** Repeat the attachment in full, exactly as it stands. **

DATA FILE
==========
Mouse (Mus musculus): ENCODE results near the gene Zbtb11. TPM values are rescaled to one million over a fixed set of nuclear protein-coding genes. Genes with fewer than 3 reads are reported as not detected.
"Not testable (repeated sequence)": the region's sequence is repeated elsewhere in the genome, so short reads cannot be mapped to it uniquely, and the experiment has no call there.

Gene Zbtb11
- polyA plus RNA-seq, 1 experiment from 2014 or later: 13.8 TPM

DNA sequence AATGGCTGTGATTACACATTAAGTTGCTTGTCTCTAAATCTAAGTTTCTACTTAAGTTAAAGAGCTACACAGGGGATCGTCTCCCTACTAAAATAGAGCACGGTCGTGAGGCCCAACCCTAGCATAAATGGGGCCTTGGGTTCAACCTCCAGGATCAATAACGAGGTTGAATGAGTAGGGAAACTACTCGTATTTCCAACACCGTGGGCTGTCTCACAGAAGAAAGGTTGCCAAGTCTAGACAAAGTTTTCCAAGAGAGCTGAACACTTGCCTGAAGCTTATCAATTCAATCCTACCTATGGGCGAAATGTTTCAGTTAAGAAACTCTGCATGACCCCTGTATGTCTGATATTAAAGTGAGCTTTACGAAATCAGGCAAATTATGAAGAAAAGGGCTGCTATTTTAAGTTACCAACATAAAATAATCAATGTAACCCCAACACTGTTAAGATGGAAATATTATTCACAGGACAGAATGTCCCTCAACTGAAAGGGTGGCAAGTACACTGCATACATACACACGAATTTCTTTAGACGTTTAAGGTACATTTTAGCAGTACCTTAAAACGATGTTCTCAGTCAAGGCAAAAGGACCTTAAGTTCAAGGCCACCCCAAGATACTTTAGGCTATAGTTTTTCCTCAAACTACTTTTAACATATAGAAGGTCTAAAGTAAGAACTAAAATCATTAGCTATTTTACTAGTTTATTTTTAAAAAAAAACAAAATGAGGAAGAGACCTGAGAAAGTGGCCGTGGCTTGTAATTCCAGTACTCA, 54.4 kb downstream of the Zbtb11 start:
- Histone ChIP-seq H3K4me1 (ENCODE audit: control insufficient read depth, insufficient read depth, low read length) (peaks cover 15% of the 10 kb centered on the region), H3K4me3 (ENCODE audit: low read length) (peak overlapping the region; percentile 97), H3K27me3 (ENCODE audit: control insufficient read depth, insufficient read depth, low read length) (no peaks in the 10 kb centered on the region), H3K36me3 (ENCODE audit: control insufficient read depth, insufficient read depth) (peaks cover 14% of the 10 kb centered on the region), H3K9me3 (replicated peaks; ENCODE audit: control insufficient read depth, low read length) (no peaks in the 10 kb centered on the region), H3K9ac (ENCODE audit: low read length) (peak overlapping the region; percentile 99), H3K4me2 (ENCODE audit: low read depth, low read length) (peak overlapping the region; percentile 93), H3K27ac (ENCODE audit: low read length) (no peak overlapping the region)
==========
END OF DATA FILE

Mouse (Mus musculus): ENCODE results near the gene Zbtb11. TPM values are rescaled to one million over a fixed set of nuclear protein-coding genes. Genes with fewer than 3 reads are reported as not detected.
"Not testable (repeated sequence)": the region's sequence is repeated elsewhere in the genome, so short reads cannot be mapped to it uniquely, and the experiment has no call there.

Gene Zbtb11
- polyA plus RNA-seq, 1 experiment from 2014 or later: 13.8 TPM

DNA sequence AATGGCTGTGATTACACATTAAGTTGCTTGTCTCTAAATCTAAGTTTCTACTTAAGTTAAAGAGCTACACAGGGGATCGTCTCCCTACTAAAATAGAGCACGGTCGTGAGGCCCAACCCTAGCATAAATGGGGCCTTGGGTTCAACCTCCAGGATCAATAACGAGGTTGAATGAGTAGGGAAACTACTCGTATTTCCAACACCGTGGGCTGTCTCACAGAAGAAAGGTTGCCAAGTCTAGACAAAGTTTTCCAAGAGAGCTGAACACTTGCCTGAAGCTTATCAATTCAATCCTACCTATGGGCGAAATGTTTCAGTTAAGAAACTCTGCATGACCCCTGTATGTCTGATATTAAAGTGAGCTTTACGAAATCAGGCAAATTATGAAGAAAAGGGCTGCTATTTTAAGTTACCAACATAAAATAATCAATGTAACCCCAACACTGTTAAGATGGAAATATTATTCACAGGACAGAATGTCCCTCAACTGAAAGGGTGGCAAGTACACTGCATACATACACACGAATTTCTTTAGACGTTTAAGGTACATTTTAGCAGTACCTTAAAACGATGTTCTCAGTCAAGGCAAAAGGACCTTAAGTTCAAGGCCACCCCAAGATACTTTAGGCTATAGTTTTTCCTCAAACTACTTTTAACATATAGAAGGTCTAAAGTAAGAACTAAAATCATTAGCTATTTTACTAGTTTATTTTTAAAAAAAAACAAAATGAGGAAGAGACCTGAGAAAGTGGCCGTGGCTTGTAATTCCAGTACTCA, 54.4 kb downstream of the Zbtb11 start:
- Histone ChIP-seq H3K4me1 (ENCODE audit: control insufficient read depth, insufficient read depth, low read length) (peaks cover 15% of the 10 kb centered on the region), H3K4me3 (ENCODE audit: low read length) (peak overlapping the region; percentile 97), H3K27me3 (ENCODE audit: control insufficient read depth, insufficient read depth, low read length) (no peaks in the 10 kb centered on the region), H3K36me3 (ENCODE audit: control insufficient read depth, insufficient read depth) (peaks cover 14% of the 10 kb centered on the region), H3K9me3 (replicated peaks; ENCODE audit: control insufficient read depth, low read length) (no peaks in the 10 kb centered on the region), H3K9ac (ENCODE audit: low read length) (peak overlapping the region; percentile 99), H3K4me2 (ENCODE audit: low read depth, low read length) (peak overlapping the region; percentile 93), H3K27ac (ENCODE audit: low read length) (no peak overlapping the region)